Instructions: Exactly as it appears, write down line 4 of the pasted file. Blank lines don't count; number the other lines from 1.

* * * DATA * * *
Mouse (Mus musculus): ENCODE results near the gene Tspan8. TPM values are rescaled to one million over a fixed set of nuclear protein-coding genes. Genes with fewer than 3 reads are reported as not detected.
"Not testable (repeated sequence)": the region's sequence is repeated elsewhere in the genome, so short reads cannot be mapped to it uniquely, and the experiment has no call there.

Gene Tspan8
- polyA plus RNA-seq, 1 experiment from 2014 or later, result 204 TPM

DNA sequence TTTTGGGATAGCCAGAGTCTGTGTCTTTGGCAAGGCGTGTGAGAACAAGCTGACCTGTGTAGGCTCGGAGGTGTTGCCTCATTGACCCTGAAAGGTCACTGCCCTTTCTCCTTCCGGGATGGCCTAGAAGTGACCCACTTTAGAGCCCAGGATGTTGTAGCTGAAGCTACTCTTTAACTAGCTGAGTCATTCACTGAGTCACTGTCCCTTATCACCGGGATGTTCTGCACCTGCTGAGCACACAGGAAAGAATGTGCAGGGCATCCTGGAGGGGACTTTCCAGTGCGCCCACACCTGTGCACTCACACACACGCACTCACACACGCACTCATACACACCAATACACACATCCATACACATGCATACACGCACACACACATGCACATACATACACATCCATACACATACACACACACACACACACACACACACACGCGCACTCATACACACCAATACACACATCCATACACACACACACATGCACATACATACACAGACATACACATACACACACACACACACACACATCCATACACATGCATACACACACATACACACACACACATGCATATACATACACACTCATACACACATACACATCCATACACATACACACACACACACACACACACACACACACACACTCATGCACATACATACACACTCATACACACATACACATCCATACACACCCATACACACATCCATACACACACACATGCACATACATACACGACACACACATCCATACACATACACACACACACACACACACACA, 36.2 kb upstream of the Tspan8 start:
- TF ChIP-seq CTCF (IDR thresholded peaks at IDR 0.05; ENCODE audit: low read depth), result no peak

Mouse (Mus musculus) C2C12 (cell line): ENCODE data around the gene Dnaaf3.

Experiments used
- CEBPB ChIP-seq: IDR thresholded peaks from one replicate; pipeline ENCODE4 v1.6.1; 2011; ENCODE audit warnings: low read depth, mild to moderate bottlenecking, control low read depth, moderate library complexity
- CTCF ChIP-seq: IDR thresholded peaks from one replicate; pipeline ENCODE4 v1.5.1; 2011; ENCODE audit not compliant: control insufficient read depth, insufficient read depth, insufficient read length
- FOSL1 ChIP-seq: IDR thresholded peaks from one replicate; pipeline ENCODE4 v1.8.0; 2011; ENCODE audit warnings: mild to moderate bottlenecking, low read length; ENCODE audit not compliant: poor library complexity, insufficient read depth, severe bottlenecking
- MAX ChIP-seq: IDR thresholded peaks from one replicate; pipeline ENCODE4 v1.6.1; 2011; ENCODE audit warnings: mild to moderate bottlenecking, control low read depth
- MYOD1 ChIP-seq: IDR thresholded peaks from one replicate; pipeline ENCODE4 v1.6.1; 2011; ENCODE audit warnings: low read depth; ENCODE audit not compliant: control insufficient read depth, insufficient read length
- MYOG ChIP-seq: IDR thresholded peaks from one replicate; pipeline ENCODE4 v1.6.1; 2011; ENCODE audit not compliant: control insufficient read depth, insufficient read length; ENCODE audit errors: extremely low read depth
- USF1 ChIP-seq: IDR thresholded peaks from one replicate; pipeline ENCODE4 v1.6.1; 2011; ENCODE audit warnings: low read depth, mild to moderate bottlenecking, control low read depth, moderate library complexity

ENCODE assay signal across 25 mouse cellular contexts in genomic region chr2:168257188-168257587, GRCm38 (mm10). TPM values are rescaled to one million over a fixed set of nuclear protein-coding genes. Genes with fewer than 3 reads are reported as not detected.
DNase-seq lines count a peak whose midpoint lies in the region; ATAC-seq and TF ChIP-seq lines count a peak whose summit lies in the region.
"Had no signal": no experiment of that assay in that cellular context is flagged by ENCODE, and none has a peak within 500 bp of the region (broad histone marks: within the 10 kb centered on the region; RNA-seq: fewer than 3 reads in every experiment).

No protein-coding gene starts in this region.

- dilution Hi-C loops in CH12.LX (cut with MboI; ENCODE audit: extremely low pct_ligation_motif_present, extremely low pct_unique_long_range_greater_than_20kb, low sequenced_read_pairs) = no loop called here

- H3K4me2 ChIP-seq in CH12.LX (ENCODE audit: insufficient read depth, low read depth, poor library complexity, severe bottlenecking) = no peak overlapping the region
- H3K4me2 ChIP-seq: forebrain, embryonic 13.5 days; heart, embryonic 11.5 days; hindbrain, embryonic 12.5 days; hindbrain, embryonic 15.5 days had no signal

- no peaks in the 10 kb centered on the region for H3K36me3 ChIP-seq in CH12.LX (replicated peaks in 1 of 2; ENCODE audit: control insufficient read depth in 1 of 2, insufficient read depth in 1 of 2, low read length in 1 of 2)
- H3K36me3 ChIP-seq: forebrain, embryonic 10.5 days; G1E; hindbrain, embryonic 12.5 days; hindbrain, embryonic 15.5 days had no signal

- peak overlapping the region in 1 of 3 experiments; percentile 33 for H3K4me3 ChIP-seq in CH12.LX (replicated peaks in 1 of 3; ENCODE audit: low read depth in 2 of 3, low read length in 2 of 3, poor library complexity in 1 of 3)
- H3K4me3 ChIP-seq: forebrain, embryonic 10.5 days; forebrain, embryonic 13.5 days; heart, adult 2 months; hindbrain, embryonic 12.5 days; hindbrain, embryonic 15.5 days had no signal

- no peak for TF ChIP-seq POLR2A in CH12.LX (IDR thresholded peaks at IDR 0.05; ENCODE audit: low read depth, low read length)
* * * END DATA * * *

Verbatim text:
- polyA plus RNA-seq, 1 experiment from 2014 or later, result 204 TPM